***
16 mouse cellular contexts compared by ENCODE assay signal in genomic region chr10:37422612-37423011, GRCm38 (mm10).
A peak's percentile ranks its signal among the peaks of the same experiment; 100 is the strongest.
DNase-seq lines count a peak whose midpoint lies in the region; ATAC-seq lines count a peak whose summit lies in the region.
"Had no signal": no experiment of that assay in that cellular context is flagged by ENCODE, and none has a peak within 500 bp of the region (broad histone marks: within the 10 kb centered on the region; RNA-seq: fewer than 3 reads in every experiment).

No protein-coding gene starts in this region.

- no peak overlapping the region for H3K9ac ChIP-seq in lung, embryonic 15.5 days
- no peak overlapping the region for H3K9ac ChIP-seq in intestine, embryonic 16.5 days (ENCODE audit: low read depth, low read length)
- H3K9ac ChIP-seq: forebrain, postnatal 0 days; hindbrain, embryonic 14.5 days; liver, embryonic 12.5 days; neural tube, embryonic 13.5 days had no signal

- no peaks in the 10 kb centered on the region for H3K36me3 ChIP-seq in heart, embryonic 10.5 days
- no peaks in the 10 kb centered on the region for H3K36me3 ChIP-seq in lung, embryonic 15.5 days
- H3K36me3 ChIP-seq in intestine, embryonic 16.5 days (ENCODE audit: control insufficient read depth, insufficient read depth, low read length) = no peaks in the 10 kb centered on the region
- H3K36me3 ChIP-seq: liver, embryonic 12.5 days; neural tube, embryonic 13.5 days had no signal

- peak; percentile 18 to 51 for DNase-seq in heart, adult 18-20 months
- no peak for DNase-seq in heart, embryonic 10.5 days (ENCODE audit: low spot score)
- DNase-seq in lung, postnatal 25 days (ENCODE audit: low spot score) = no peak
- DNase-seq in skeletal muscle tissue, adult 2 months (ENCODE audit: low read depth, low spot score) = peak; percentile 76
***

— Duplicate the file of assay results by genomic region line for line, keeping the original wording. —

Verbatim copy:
16 mouse cellular contexts compared by ENCODE assay signal in genomic region chr10:37422612-37423011, GRCm38 (mm10).
A peak's percentile ranks its signal among the peaks of the same experiment; 100 is the strongest.
DNase-seq lines count a peak whose midpoint lies in the region; ATAC-seq lines count a peak whose summit lies in the region.
"Had no signal": no experiment of that assay in that cellular context is flagged by ENCODE, and none has a peak within 500 bp of the region (broad histone marks: within the 10 kb centered on the region; RNA-seq: fewer than 3 reads in every experiment).

No protein-coding gene starts in this region.

- no peak overlapping the region for H3K9ac ChIP-seq in lung, embryonic 15.5 days
- no peak overlapping the region for H3K9ac ChIP-seq in intestine, embryonic 16.5 days (ENCODE audit: low read depth, low read length)
- H3K9ac ChIP-seq: forebrain, postnatal 0 days; hindbrain, embryonic 14.5 days; liver, embryonic 12.5 days; neural tube, embryonic 13.5 days had no signal

- no peaks in the 10 kb centered on the region for H3K36me3 ChIP-seq in heart, embryonic 10.5 days
- no peaks in the 10 kb centered on the region for H3K36me3 ChIP-seq in lung, embryonic 15.5 days
- H3K36me3 ChIP-seq in intestine, embryonic 16.5 days (ENCODE audit: control insufficient read depth, insufficient read depth, low read length) = no peaks in the 10 kb centered on the region
- H3K36me3 ChIP-seq: liver, embryonic 12.5 days; neural tube, embryonic 13.5 days had no signal

- peak; percentile 18 to 51 for DNase-seq in heart, adult 18-20 months
- no peak for DNase-seq in heart, embryonic 10.5 days (ENCODE audit: low spot score)
- DNase-seq in lung, postnatal 25 days (ENCODE audit: low spot score) = no peak
- DNase-seq in skeletal muscle tissue, adult 2 months (ENCODE audit: low read depth, low spot score) = peak; percentile 76